Hunterston B nuclear power station welcomes careful drivers
Employees at Hunterston B nuclear power station have been put through their paces when it comes to improving their driving skills. The EDF Energy power station has been working with North Ayrshire Council’s road safety team to improve driver awareness.
150 of those who drive on and off the site have been learning about accident statistics in North Ayrshire which show that 95% of all crashes involve human error. They have also been learning about the new drink driving limits in Scotland and have been given general maintenance tips for their cars.
Another part of the focus on driver awareness at Hunterston B power station has included a test of the ‘seatbelt convincer’. This is a machine which shows what can happen to you if you drive at five miles an hour and are not wearing your seatbelt. Those who tried it out were able to feel how much force can be generated even while you are travelling at a low speed.
The group also undertook the ‘beer goggle challenge’ which is designed to let you see how badly your vision and reactions are affected after just one drink. This is done using special goggles which are coated so everything is blurred.
Station Director at Hunterston B power station said, “Having spoken to those who have taken part in the driver awareness training, I know they have found it very useful and have brushed up on the skills they already have. It is important to me that driving on and off the site is of the highest possible standard. I would encourage other businesses to get involved with North Ayrshire Council’s road safety team to help raise driving standards across the area.”
Colin T. Kay, Road Safety Officer at North Ayrshire Council said, “It is important that all drivers update their knowledge and skills to enable them to stay safe and legal when driving, whether for business or pleasure.”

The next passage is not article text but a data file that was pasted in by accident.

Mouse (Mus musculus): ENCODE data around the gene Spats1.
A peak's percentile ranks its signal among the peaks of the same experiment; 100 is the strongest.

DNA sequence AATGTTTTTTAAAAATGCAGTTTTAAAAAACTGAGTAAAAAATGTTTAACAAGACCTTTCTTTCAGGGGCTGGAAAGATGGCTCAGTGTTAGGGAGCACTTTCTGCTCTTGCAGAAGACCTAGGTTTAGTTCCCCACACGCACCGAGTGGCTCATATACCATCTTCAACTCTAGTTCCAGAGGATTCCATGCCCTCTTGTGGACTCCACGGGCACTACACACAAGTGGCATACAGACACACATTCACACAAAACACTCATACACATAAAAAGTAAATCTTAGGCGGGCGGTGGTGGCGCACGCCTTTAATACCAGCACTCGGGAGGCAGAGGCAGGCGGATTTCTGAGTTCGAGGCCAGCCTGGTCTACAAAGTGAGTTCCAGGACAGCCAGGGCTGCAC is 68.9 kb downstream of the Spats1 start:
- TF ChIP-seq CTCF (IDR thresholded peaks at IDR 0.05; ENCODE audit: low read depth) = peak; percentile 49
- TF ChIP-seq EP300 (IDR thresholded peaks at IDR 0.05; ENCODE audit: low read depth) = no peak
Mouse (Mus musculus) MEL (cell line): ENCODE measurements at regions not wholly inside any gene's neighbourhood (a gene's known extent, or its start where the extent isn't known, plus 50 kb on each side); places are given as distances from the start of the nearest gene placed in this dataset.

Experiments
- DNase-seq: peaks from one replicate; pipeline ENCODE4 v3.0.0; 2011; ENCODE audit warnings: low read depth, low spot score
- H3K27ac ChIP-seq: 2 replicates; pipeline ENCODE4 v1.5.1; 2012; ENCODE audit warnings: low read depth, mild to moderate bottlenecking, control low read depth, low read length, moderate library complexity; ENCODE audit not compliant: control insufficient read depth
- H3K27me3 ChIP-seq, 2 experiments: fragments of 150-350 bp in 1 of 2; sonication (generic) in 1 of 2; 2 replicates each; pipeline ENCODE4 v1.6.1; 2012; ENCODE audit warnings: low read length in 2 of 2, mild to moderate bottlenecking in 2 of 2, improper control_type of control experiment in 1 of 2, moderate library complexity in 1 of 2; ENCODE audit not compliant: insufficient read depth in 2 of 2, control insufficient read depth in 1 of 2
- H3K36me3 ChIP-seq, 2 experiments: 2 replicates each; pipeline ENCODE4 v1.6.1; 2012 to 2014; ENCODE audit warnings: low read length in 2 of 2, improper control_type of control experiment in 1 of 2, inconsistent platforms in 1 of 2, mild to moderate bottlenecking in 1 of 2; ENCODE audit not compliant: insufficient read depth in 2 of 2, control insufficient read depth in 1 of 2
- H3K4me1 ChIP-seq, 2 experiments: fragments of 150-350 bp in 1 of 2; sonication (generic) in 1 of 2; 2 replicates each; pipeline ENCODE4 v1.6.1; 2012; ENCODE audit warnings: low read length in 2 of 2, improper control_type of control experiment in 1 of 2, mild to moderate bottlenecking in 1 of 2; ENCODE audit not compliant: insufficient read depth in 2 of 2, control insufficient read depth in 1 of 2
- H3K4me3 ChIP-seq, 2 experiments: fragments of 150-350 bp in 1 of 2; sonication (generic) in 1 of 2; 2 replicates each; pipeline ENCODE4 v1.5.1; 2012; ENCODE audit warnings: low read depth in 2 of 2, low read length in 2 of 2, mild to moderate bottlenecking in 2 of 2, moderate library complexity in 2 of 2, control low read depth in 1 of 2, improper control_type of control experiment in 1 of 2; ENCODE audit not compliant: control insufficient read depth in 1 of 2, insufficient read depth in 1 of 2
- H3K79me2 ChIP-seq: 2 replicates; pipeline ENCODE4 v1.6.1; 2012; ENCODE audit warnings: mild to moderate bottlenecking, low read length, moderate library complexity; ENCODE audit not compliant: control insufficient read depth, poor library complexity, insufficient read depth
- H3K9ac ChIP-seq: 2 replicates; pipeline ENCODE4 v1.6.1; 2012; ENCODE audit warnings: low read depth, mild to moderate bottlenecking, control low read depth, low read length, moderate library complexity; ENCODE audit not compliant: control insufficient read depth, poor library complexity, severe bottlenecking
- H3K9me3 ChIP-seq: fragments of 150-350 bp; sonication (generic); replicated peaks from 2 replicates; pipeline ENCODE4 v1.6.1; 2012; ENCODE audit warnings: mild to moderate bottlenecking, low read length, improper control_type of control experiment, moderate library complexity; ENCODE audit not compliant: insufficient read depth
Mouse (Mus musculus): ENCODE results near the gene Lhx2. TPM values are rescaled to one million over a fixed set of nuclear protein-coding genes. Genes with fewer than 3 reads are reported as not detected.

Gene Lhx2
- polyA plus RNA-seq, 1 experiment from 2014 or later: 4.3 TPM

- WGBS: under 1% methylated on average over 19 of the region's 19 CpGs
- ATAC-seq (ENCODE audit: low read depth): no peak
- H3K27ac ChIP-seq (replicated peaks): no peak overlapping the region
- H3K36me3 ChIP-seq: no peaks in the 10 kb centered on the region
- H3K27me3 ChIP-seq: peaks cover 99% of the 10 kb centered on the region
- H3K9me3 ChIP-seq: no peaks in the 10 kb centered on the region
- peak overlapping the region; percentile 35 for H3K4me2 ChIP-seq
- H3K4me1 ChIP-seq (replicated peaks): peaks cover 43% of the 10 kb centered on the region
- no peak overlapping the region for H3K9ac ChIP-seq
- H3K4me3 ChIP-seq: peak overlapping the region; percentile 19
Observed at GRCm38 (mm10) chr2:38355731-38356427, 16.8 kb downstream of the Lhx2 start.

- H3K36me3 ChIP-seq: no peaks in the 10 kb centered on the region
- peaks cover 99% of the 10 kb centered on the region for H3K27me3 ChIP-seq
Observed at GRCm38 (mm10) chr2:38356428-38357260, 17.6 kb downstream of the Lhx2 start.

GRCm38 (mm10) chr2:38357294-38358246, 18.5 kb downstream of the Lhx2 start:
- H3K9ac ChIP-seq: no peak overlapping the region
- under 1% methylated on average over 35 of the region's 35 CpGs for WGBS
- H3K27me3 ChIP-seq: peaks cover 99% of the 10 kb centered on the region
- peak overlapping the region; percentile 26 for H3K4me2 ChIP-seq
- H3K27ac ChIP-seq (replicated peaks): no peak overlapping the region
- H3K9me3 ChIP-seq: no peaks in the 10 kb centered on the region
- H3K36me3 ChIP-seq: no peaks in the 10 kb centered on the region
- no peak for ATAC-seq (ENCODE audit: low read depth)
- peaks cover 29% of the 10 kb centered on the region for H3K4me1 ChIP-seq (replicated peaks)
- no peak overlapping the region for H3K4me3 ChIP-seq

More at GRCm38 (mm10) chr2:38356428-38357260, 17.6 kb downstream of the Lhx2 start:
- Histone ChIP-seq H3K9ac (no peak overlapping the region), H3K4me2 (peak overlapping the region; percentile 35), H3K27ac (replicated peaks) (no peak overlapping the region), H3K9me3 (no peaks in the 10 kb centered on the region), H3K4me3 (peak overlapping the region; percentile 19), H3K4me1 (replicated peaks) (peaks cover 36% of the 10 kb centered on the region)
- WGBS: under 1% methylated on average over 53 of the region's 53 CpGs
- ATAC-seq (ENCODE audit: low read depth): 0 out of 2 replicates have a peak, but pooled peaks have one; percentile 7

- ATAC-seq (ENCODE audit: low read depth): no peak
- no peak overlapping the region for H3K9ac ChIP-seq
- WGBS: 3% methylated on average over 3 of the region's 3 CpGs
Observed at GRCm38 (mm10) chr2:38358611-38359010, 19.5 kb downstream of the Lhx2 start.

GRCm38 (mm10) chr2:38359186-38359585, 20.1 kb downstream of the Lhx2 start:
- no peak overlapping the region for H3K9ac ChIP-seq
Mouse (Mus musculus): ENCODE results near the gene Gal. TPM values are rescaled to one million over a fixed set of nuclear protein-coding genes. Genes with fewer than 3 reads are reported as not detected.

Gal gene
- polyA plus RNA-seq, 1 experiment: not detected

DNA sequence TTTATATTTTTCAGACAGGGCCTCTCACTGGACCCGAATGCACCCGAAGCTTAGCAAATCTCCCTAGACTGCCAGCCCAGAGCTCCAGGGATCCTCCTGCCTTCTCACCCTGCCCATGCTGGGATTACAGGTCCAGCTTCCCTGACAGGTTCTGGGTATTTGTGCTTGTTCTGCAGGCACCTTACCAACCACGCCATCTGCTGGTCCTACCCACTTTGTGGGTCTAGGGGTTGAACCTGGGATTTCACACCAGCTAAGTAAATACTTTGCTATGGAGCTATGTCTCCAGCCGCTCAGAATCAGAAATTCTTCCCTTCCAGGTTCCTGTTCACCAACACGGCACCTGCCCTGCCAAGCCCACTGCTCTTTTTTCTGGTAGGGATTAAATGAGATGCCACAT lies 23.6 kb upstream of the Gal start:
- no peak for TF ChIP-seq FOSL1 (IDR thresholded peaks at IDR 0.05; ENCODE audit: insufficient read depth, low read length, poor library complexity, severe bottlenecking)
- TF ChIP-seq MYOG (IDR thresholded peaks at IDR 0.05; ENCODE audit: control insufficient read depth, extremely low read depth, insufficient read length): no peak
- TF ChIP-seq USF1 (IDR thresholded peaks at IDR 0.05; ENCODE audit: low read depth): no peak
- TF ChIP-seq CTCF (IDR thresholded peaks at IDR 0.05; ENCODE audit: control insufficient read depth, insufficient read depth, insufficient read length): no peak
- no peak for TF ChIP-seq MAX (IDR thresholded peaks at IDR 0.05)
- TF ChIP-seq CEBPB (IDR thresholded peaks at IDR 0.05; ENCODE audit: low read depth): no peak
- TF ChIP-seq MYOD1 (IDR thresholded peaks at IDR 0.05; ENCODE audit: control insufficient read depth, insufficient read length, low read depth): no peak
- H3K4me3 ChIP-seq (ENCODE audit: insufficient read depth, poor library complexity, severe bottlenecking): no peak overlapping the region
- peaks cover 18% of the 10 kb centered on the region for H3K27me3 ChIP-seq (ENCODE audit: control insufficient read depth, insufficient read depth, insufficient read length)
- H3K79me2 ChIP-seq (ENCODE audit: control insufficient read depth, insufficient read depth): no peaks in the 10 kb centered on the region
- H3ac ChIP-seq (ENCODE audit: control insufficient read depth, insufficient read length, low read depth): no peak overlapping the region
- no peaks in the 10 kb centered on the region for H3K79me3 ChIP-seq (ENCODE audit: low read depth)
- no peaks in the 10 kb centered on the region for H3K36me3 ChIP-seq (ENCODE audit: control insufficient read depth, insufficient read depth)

Ten of those from Hunterston B power station who took part in the driver awareness training have been given the chance to take up advanced driver courses to improve their skills even further.
For more information contact:Lindsey Ingram
Media Officer - Scotland
Notes to editors
Picture: L- R are:
David Hazell, Derek Ritchie, Johnny Cairney, Louise Jones, Roddy Wheeler, James Davidson, George Dodds, David Green, Gary Thompson – all from EDF Energy’s Hunterston B power station and Gillian McGregor from the Institute of Advanced Motorists and Colin Kay, road safety officer at North Ayrshire Council.
EDF Energy in Scotland
In Scotland EDF Energy operates Hunterston B in North Ayrshire and Torness in East Lothian which employ over 1,000 staff and around 500 contracting partners across the two power stations. EDF Energy employs a further 200 office based staff in East Kilbride. As well as generating enough power to serve some 4 million homes the company also provides gas and electricity to over 80,000 Scottish customers with around half of those opting for one of the company’s Blue+ products which are backed by low-carbon generation. We operate two windfarms in the Scottish Borders and make sure we buy enough electricity generated from a low-carbon nuclear source to match every unit of electricity we estimate our Blue customers use. EDF Energy is proud to power up some of the largest organisations in the UK, including supplying almost all public sector bodies in Scotland with after being awarded Scotland’s largest electricity supply contract by annual volume from April 2013. Following a landmark agreement with Network Rail the company also provides nuclear-backed Blue energy to power up the UKs electric rail network, covering most of the south east of England and the main lines from London to Edinburgh and Glasgow, as well as the Merseyrail network around Liverpool and the Glasgow suburban network.